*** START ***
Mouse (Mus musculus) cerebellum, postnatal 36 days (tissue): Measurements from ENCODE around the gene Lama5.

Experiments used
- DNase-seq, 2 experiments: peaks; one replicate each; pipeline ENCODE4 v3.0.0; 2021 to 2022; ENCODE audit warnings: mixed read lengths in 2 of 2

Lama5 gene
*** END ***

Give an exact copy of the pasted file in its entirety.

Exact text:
Mouse (Mus musculus) cerebellum, postnatal 36 days (tissue): Measurements from ENCODE around the gene Lama5.

Experiments used
- DNase-seq, 2 experiments: peaks; one replicate each; pipeline ENCODE4 v3.0.0; 2021 to 2022; ENCODE audit warnings: mixed read lengths in 2 of 2

Lama5 gene